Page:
Farmworkers in the Manzanar Relocation Camp

From 1942 to 1945, during World War II, the first Japanese American Internment camp operated in the valley at Manzanar near Independence, California.

Water diversion to Los Angeles edit

In the early 20th century, the valley became the scene of a struggle between local residents and the city of Los Angeles over water rights. William Mulholland, superintendent of the Los Angeles Department of Water and Power (LADWP), planned the 223-mile (359 km) Los Angeles Aqueduct, completed in 1913, which diverted water from the Owens River. The water rights were acquired deceitfully, often splitting water cooperatives and pitting neighbors against one another. In 1924, local farmers were fed up with the purchases and erupted in violence, sabotaging parts of the water system.[3]

Eventually, Los Angeles acquired a large portion of the water rights to over 300,000 acres (121,000 ha) of land in the valley, almost completely diverting the water inflows away from Owens Lake. Gary Libecap of the University of California, Santa Barbara, observed that the price Los Angeles was willing to pay to other water sources per volume of water was far higher than what the farmers received.[13]: 89  Farmers who resisted the pressure from Los Angeles until 1930 received the highest price for their land; most farmers sold their land from 1905 to 1925, and received less than Los Angeles was willing to pay.[13] The sale of their land brought the farmers substantially more income than if they had kept the land for farming and ranching.[13]: 90  None of the sales were made under threat of eminent domain.[14] As a result of these acquisitions, the lake subsequently dried up completely, leaving the present alkali flat which plagues the southern valley with alkali dust storms.[15]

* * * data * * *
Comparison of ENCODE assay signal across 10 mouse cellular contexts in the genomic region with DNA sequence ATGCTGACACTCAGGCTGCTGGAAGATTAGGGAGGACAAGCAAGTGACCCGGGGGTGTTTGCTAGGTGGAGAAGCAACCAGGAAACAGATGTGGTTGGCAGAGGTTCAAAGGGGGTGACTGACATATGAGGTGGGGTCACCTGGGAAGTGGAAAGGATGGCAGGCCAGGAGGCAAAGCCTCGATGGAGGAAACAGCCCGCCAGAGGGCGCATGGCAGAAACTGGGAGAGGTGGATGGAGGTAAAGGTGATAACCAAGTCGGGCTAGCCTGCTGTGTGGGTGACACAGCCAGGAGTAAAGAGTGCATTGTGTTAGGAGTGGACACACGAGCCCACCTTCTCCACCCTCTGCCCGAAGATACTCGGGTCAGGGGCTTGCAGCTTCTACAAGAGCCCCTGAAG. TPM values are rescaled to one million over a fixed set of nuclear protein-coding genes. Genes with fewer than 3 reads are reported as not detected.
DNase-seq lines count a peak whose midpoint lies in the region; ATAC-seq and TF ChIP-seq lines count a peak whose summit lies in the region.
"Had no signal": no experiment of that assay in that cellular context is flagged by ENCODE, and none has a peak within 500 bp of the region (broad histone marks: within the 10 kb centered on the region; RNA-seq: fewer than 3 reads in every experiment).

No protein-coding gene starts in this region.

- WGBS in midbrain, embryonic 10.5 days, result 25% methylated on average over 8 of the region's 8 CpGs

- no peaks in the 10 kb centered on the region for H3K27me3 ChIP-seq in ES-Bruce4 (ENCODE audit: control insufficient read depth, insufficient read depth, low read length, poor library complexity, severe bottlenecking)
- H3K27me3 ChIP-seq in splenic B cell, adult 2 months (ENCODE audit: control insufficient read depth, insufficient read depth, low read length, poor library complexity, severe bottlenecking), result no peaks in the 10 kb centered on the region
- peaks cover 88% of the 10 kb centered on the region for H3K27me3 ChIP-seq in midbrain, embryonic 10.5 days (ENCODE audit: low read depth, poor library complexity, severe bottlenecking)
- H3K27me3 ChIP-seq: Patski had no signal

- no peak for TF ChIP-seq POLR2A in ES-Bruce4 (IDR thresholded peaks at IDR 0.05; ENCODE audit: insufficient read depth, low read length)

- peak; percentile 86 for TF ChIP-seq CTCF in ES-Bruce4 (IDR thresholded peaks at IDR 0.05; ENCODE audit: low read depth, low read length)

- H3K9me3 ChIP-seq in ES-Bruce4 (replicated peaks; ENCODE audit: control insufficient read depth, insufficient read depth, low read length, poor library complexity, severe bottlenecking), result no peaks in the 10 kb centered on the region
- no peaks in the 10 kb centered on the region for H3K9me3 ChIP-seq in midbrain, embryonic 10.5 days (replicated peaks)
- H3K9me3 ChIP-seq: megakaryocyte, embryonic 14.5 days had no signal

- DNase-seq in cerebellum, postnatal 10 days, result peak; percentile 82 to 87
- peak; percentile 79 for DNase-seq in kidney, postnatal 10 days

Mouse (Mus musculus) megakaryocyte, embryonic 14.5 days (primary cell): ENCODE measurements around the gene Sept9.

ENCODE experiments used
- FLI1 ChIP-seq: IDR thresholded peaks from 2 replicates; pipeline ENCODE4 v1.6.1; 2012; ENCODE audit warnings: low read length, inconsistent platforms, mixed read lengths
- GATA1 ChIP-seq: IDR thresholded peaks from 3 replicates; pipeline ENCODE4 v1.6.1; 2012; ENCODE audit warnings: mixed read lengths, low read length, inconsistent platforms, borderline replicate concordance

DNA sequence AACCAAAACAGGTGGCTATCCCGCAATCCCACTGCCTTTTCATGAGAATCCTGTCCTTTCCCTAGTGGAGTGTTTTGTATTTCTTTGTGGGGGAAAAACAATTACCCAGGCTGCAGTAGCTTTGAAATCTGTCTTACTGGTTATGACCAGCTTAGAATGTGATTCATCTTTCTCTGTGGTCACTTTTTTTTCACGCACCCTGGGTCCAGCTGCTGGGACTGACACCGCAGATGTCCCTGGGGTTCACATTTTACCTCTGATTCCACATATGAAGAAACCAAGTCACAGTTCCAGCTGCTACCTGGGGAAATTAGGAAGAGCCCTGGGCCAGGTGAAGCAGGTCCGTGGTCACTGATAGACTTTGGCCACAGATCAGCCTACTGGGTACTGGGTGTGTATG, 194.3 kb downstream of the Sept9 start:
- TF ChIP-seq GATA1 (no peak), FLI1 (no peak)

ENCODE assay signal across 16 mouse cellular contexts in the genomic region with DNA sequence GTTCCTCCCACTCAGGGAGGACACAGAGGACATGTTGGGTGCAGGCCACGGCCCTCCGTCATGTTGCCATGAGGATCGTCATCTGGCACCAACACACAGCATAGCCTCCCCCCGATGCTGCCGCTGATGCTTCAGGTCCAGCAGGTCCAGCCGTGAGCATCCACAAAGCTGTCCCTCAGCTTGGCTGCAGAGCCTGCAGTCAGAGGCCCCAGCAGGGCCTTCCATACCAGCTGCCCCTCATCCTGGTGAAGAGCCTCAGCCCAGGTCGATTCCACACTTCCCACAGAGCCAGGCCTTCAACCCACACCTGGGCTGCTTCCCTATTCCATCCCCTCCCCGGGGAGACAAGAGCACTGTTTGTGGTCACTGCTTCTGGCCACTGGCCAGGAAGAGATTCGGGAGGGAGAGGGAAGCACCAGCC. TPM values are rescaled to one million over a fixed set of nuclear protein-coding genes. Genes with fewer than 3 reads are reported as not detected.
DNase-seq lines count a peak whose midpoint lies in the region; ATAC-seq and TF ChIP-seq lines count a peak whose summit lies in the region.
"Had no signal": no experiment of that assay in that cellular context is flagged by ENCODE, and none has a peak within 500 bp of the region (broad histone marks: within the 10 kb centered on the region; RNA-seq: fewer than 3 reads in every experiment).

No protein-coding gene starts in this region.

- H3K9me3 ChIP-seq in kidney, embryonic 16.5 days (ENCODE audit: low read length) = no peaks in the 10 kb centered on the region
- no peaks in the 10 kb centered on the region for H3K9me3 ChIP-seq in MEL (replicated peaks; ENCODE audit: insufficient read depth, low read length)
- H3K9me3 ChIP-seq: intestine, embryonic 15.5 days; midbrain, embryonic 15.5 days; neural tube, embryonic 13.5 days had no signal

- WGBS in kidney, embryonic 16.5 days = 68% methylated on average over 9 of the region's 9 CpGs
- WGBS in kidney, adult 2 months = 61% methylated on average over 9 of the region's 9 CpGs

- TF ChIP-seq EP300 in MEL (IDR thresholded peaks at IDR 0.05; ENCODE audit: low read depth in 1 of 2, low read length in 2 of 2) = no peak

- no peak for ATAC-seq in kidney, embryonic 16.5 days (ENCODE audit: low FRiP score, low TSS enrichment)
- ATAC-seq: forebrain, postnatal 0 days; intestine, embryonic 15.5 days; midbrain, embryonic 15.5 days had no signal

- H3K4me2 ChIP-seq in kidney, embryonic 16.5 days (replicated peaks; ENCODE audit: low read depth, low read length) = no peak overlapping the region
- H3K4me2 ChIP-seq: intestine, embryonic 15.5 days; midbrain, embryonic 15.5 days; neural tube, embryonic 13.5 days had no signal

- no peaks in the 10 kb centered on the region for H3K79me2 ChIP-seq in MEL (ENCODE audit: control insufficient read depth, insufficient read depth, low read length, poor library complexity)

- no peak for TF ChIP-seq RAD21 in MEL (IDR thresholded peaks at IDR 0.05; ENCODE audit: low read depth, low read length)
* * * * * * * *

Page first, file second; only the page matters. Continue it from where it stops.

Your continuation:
In 1970, LADWP completed a second aqueduct from Owens Valley. More surface water was diverted, and groundwater was pumped to feed the aqueduct. Owens Valley springs and seeps dried and disappeared, and groundwater-dependent vegetation began to die.[3]

Years of litigation followed. In 1997, Inyo County, Los Angeles, the Owens Valley Committee, the Sierra Club, and other concerned parties signed a Memorandum of Understanding that specified terms by which the lower Owens River would be rewatered by June 2003.[16] LADWP missed this deadline and was sued again. Under another settlement, this time including the State of California, Los Angeles promised to rewater the lower Owens River by September 2005. In July 2004, Los Angeles mayor James Hahn proposed barring all future development on its Owens Valley holdings by proposing a conservation easement for all LADWP land.[17] They did not meet this extended deadline. In 2008, Los Angeles fulfilled its promise and rewatered the lower Owens River.[18]